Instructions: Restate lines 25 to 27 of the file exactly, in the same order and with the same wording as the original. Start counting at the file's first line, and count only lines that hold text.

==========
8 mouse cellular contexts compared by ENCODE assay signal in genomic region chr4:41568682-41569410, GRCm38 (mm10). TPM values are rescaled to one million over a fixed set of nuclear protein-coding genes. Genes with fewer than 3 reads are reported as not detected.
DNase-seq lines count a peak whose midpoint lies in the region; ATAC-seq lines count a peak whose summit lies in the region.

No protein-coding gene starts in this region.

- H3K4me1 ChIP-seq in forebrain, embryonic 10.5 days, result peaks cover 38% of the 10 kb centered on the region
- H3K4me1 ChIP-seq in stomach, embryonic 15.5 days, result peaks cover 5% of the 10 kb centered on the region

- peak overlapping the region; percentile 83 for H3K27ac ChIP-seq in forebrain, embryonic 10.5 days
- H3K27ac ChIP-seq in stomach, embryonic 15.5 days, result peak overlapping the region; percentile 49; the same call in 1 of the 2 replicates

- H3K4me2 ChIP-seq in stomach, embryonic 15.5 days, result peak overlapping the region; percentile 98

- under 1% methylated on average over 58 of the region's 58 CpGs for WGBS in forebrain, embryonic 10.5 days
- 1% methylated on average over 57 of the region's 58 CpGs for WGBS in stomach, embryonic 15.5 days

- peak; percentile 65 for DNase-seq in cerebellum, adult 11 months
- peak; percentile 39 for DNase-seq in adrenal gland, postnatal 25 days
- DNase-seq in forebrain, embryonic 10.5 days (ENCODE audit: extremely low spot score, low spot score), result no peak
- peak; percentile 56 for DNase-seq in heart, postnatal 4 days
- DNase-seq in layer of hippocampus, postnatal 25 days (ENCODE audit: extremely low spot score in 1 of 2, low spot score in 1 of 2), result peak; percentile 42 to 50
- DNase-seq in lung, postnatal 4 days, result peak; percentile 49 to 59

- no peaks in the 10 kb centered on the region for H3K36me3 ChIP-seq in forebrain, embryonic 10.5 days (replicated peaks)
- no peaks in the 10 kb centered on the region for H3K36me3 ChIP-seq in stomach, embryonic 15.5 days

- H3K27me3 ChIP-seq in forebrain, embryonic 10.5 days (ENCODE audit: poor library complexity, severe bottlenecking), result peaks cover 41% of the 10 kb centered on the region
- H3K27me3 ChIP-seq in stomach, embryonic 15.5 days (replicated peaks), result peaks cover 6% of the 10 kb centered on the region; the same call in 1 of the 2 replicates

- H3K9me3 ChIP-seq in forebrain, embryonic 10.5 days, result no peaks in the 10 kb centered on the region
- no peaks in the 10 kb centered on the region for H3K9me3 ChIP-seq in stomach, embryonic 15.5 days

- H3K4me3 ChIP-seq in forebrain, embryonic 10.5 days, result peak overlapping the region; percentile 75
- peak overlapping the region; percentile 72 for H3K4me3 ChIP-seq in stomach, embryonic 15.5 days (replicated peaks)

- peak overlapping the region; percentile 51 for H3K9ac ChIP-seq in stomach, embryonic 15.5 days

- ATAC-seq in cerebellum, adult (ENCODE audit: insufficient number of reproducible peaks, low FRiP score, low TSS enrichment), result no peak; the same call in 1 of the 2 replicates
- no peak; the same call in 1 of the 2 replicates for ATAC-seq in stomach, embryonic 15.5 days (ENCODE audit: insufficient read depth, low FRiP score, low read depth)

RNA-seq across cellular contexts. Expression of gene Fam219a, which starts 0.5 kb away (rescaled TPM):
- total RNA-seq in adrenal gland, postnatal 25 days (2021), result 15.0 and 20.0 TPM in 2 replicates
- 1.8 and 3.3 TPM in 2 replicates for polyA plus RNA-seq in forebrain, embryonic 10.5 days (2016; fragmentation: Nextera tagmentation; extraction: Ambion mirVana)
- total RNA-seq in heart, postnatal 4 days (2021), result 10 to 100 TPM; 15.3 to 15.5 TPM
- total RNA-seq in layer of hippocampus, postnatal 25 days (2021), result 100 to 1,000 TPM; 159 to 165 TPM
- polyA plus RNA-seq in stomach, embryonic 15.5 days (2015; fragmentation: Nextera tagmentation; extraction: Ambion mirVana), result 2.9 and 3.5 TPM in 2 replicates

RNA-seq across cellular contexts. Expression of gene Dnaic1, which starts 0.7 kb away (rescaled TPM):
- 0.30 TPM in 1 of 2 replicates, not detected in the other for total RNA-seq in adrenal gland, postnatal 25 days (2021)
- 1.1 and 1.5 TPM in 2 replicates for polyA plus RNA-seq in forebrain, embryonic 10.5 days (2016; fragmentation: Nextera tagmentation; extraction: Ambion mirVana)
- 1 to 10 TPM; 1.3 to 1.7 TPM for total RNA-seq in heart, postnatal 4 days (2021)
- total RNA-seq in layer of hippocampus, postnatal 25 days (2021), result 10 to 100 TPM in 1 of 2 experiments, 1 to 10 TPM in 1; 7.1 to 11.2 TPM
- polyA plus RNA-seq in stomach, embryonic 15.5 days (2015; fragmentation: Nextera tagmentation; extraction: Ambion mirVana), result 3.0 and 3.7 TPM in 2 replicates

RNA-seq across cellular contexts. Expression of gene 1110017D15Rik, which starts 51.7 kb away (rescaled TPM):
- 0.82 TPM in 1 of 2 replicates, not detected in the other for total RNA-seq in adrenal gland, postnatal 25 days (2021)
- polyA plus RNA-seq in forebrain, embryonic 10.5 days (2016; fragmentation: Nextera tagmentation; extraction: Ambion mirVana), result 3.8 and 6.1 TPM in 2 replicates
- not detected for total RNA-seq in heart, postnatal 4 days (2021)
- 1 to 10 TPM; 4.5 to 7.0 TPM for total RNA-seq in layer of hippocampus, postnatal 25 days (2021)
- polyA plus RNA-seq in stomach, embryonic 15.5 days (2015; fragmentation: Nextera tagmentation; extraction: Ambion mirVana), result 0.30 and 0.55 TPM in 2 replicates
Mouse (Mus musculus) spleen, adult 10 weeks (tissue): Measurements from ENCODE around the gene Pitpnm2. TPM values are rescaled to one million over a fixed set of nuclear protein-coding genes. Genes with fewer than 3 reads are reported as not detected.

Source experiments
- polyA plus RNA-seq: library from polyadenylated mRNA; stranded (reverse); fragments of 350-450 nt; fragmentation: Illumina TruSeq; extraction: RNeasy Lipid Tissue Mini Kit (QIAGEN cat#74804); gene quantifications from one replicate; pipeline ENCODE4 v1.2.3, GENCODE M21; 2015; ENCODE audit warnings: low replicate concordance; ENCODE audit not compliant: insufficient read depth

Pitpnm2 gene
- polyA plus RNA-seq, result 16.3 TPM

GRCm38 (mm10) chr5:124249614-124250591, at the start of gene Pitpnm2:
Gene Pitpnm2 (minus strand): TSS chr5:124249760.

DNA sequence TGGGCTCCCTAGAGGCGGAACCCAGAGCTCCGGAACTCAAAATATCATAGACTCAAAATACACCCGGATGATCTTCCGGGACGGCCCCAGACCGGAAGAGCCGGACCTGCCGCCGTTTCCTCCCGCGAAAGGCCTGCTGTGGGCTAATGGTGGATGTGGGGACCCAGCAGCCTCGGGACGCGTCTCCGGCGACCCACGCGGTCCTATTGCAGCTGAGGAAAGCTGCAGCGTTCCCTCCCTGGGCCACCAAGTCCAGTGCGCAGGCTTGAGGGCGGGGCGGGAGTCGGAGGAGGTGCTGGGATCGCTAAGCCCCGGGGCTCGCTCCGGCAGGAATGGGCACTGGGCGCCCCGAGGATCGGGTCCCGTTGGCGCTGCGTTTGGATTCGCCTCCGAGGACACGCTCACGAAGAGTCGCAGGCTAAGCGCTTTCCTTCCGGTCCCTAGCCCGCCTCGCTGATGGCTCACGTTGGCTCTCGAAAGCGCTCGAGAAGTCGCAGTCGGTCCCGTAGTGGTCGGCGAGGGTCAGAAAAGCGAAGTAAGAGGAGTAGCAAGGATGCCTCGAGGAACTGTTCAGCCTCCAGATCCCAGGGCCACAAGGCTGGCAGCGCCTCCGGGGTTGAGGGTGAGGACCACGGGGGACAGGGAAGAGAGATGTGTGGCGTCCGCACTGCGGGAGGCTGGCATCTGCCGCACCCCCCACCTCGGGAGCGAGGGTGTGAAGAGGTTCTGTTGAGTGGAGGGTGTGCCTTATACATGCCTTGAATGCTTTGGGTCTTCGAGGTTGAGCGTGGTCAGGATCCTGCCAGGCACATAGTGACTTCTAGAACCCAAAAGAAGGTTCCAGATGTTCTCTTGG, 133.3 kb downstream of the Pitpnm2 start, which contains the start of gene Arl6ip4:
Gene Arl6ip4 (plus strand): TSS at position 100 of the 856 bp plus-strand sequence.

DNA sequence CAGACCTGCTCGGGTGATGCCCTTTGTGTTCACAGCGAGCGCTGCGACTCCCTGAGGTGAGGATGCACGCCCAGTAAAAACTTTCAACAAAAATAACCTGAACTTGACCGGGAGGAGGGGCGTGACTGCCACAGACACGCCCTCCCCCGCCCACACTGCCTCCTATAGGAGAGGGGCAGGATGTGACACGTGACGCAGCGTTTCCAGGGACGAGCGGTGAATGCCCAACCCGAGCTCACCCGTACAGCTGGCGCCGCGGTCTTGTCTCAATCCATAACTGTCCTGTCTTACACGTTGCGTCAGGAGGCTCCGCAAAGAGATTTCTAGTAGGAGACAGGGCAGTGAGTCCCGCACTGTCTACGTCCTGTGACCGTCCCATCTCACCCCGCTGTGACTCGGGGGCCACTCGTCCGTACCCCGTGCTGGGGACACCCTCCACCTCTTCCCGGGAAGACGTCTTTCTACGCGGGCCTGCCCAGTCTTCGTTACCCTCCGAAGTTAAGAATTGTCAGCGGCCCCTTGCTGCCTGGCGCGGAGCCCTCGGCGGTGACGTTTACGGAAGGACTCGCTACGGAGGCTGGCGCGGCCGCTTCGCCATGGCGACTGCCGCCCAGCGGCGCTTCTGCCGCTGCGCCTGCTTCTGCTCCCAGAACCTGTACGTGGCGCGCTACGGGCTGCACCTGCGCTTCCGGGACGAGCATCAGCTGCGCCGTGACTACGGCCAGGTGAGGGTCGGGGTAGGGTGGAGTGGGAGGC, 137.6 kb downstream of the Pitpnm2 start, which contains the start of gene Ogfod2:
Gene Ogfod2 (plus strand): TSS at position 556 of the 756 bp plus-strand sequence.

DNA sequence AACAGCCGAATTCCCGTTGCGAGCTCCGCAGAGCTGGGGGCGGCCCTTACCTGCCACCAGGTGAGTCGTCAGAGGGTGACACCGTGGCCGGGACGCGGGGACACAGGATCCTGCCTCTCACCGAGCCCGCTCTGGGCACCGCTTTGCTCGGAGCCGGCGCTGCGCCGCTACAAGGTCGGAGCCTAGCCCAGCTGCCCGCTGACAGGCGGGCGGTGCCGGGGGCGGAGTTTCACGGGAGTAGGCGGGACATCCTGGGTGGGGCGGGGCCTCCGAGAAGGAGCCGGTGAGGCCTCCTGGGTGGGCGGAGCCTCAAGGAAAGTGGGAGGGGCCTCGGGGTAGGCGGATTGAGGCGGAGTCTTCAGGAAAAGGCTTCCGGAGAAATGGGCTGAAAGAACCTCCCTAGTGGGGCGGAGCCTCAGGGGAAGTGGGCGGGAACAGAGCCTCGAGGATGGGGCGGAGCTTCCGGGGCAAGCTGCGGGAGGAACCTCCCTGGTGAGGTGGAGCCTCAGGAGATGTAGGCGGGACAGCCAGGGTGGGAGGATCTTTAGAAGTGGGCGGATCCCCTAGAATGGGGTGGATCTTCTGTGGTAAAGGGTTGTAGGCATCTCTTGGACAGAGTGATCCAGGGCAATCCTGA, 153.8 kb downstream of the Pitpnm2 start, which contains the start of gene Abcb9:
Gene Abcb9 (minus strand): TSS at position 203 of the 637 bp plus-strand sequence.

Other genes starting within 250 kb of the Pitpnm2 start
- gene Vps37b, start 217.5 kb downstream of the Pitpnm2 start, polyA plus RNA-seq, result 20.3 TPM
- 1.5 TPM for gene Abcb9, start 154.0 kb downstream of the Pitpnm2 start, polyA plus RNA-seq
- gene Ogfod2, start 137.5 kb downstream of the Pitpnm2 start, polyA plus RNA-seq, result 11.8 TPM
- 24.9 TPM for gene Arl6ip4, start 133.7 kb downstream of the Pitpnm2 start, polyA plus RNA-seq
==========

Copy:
- peak overlapping the region; percentile 51 for H3K9ac ChIP-seq in stomach, embryonic 15.5 days

- ATAC-seq in cerebellum, adult (ENCODE audit: insufficient number of reproducible peaks, low FRiP score, low TSS enrichment), result no peak; the same call in 1 of the 2 replicates
- no peak; the same call in 1 of the 2 replicates for ATAC-seq in stomach, embryonic 15.5 days (ENCODE audit: insufficient read depth, low FRiP score, low read depth)